What is injectable hyaluronic acid?
Injectable hyaluronic acid (HA) is a type of temporary dermal filler. Hyaluronic acid is found naturally through out the body, with the highest concentrations in the joints, eyes, and skin. In the skin hyaluronic acid attracts water, which allows the skin to become more hydrated. As we age, the fat, muscles, bone, and skin in our face begins to thin. This loss of volume leads to either a sunken or sagging appearance of the face, fine lines, wrinkles, folds, and thin lips. Injectable HA is used to reduce the appearance of fine lines and wrinkles, facial folds, and to create structure, framework, and volume to the face and lips. The effects of injectable hyaluronic acid are seen immediately.
A variety of injectable HAs are currently available include:
Belotero Balance, Juvederm Ultra, Juvederm Ultra Plus, Restylane, Restylane Silk, Restylane Lyft, and Voluma. Each of these HA fillers has unique characteristics, which influence what location(s) on the face they are best injected, what level they should be injected in the skin, and their longevity after injection.
For example, Belotero and Restylane Silk are often used for the correction of shallow, fine lines. For improving fine lines around the lips and/or lip volume and/or structure, Restylane Silk, Restylane, Juvederm Ultra, and Belotero are commonly used. To reduce of the appearance of nasolabial folds and marionette lines, Juvederm Ultra, Juvederm Ultra Plus, Restylane, Restylane Lyft, and Belotero Balance may be selected by your ASDS physician. Finally, cheek augmentation is most commonly performed with either Voluma or Restylane Lyft to create structure, elevate, and reposition the cheek into a more youthful appearance.
Outcomes and longevity vary from patient to patient and are influenced by the location of the injection, the individual properties of the hyaluronic acid filler, the age of the patient, and the individual characteristics of the patient’s skin. For example, results in the lips may last 6 months, but those in the nasolabial folds may last 9-12 months or longer. Voluma can last up to 24 months when injected in to the cheeks. After that time, additional injections are required to maintain the desired effect.
Your doctor will evaluate the areas of your face and/or lips needing improvement in lines, structure, and/or volume. Topical or injection numbing medication may be used for added comfort prior to your procedure. For additional patient comfort lidocaine, an anesthetic, is mixed with the many of the available injectable hyaluronic acids.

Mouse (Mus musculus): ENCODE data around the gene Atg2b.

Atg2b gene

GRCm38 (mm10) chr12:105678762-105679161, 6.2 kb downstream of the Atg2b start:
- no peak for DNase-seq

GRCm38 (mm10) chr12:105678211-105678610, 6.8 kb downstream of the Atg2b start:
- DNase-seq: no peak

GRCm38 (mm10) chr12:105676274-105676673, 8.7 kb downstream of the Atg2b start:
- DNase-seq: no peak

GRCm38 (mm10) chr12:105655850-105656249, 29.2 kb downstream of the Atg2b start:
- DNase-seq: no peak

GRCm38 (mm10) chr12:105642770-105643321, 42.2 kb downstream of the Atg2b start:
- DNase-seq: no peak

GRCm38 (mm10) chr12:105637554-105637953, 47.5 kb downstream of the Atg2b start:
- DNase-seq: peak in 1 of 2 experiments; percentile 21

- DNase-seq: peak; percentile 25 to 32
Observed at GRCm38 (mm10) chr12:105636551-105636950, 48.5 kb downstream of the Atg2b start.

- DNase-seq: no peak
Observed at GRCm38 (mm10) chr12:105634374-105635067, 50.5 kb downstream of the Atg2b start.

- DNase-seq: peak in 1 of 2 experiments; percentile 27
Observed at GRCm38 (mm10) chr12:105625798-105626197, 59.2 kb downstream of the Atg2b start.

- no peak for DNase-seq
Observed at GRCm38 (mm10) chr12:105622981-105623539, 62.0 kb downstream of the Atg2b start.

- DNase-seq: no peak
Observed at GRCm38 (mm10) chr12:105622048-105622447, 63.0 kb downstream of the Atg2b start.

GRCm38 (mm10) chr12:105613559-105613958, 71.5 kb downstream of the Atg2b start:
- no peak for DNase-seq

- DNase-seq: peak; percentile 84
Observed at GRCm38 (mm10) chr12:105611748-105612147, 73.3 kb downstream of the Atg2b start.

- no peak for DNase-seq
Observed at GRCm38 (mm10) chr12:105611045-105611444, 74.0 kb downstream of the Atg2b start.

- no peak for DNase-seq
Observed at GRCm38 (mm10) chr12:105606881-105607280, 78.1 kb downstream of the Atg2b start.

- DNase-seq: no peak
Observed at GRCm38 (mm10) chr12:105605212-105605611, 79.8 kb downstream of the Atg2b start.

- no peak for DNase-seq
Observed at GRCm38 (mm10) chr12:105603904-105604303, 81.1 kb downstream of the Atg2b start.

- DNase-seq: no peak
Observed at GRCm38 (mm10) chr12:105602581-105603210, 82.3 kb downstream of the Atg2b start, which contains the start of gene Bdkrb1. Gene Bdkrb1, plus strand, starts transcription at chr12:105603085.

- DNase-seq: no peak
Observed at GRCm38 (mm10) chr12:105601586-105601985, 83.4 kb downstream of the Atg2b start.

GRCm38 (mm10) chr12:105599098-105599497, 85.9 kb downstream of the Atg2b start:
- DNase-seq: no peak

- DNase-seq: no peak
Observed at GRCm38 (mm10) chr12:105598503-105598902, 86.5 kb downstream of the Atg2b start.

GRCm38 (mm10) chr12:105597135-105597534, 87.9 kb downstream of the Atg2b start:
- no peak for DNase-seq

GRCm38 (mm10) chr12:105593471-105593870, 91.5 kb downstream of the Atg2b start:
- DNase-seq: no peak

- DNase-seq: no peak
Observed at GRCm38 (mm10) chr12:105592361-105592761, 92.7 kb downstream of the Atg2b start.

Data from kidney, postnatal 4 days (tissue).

What should first be done before considering injectable hyaluronic acid?
First, an ASDS dermatologist will review the patient’s medical history and examine the condition to be treated. Areas to be treated should be kept clean. If there is a skin infection, then treatment needs to be postponed until it resolves. Patients who take blood thinners (such as aspirin, ibuprofen, certain herbal medications) should stop them two weeks prior to injection with the approval of their prescribing doctor.
Who is not a candidate for hyaluronic acid?
HA is not recommended for patients who have:
- Active facial or oral herpes infection
- Infection in the treatment area
- Uncontrolled diabetes
- Blood-clotting problems
- Allergy to any components of injectable hyaluronic acid
- Patients whom are pregnant or breast-feeding
HA should be used with caution in patients who have:
- Current immunosuppressive therapy
When is injectable hyaluronic acid appropriate?
HA dermal fillers have been used for:
- Nasolabial folds
- Marionette lines
- Pre-jowl sulcus
- Fine lines around the mouth
- Under the eyes
- Cheek augmentation
- Volume loss on the back of hands
Is injectable hyaluronic acid painful?
Topical numbing agents or anesthetic injections can be used to improve patient comfort during the injection process. Also, lidocaine is commonly incorporated into most brands of HA fillers for further comfort measures. Before and following treatment, ice may be given to ease discomfort and swelling.
BEFORE (LEFT) AND AFTER (RIGHT) MW 2 SYRINGES OF VOLUMA TO MIDFACE
Photo courtesy of Suzanne Bruce, MD - Vancouver, Canada
BEFORE (LEFT) AND AFTER (RIGHT) BOTOX TO GLABELLA, IPL TO SKIN, RESTYLANE TO TEAR TROUGHS AND OUTER EYEBROW.
Photo courtesy of B. Fitzgerald
BEFORE (LEFT) AND AFTER (RIGHT) VOLUMA TEMPLES AND PREAURICULAR AREA.
Photo courtesy of Kimberly Butterwick, MD - Vancouver, Canada
BEFORE (LEFT) AND AFTER (RIGHT) VOLUMA AND JUVEDERM.
Photo courtesy of Jennifer Peterson, MD
What are the complications or potential side effects of injectable hyaluronic acid?
Common side effects include:
- Lumps and bumps
Uncommon side effects include:
- Allergic reactions
- Blisters and cyst;
- Inflammatory reactions
- Migration of filler material to another site
- Bluish discoloration
- Vascular occlusion